Athens hosts EU meeting on workers’ rights

ATHENS, Greece – Members of the European Parliament (EP), labor lawyers, trade union and peace leaders gathered here Dec. 8 and warned of a continent-wide assault on democratic rights unleashed in the wake of the Sept. 11 terrorist attack in the United States. People’s Weekly World Editor Tim Wheeler also attended as a guest.

Titled “Civil Liberties and Social Rights: The Policy of the European Union,” the meeting was attended by delegates from Germany, Belgium and France, as well as leaders of many democratic and peace organizations within Greece.

Stratis Korakas, one of three Greek Communist Party members in the EP, opened the day-long meeting.

“There is no doubt that the abhorrent events of Sept. 11 have been used as a pretext to accelerate the implementation of political decisions made long ago,” he said. “What we are seeing today is that the EU has been turned into an industry producing legislation that strips away our democratic liberties.”

It includes, he said, legislation defining terrorism so broadly that striking workers could be arrested as “terrorists.”

A Europe-wide system of intelligence and dossiers on individuals and groups has been established to track immigrant workers. The newest initiative is creating a European prosecutor with the power to overrule the authorities of any member nation.

“The ‘Framework Decision’ on the European arrest warrant, which is of doubtful legality, constitutes a blow to the sovereign rights of member states and runs counter to ... the Greek Constitution,” he said.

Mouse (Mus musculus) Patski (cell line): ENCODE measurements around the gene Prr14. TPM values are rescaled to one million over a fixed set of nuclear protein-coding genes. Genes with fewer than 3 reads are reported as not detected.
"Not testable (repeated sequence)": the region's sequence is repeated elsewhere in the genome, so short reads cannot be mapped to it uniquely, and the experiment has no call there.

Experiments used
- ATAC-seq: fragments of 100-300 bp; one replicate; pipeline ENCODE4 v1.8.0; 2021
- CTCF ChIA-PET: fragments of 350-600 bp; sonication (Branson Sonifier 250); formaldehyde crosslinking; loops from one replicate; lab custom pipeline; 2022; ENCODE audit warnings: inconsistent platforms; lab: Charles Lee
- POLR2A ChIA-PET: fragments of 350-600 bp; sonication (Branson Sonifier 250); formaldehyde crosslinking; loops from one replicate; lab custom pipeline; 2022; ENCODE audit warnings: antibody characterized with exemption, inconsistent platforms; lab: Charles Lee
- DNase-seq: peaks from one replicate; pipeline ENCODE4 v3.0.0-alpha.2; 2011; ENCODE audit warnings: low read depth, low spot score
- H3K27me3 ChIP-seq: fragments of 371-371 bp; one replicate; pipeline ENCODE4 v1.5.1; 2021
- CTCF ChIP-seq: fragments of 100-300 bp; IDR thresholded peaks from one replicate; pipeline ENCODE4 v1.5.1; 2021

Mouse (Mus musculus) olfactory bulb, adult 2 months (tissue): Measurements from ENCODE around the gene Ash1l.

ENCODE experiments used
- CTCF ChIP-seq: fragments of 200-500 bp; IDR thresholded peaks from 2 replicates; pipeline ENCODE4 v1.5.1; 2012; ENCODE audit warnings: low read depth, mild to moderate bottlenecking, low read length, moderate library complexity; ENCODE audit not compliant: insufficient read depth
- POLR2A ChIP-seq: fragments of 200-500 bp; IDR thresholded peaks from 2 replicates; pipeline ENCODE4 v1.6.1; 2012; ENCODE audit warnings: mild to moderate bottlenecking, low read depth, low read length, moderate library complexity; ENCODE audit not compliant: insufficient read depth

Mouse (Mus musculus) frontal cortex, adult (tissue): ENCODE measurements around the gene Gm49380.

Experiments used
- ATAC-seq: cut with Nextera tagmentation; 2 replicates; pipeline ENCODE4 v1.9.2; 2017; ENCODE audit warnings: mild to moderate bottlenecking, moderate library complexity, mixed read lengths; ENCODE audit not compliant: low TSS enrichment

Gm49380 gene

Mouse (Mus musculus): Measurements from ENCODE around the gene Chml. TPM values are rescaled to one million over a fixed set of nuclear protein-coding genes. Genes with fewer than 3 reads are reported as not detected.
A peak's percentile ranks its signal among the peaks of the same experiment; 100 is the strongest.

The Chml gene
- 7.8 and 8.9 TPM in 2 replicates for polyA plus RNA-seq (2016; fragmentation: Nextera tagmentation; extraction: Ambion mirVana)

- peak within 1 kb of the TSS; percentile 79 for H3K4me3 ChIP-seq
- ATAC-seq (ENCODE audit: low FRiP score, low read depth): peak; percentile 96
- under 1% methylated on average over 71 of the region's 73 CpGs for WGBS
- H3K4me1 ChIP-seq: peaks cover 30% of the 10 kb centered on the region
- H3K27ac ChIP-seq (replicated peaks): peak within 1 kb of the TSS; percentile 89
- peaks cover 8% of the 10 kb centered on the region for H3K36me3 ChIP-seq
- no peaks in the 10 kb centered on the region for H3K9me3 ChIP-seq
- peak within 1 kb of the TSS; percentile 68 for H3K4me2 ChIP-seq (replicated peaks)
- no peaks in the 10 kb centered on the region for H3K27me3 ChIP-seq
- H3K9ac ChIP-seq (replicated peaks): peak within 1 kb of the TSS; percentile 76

A new EU law enforcement agency called “Eurojust,” based in Brussels, will have enforcement powers anywhere in the European Union.

“They will have broad, uncontrolled powers for interrogation and prosecution,” Korakas said. “The law enforcement authorities in any EU country can be ordered to begin an investigation or to prosecute … The member states must comply. The justification was to ‘combat cross-border crime’ and, of course, among the crimes is ‘terrorism.’”

Greek cotton farmers, outraged at the ruinous prices imposed by the EU, have been blocking traffic throughout Greece with their tractors. “They are in danger of being called ‘terrorists’ and punished with imprisonment of 15 or more years,” he said.

Korakas denounced the Bush administration’s war on Afghanistan. “It is clear what the target of the American imperialists and their EU allies is,” he said. “They want to place this region with all its geo-strategic importance, including oil, under their control.”

A movement across Europe is needed to defend democratic rights and oppose the war policy, he said.

Wheeler said Bush and U.S. Attorney General John Ashcroft have engaged in brazen racial profiling in the arrest of 1,200 individuals who are being kept incommunicado even though none has been charged with terrorism.

Bush and Ashcroft, he charged, want to lift restrictions on FBI COINTELPRO spying, infiltration and “dirty tricks” exposed during the Nixon Watergate conspiracy. Bush’s Nov. 13 Military Order sets up secret military tribunals to try accused terrorists.

“Why secret?” Wheeler asked. “Wouldn’t it serve justice for the evidence to be aired publicly for all to see? Or is there evidence Bush wants to hide of the CIA’s long-standing ties to Osama bin Laden and al-Qai-da?

Jan Fermon, a labor lawyer from Brussels and a member of the Belgian Workers Party, reported on a “European Appeal” in defense of democratic rights initiated by 160 lawyers to alert the public that the “collateral damage of the war on terrorism must not be our democratic rights.”

The preamble of the EU arrest warrant, he said, could cover acts of “urban violence.”

“It is a code word for police forces and security forces to unleash police violence against workers. There have been mass protests against corporate globalization, such as the demonstrations last spring in Genoa, Italy, that could be criminalized under this EU arrest warrant,” Fermon said. “We don’t want a Europe in the service of the monopolists and the multinational corporations. We must make no concessions to this repression.”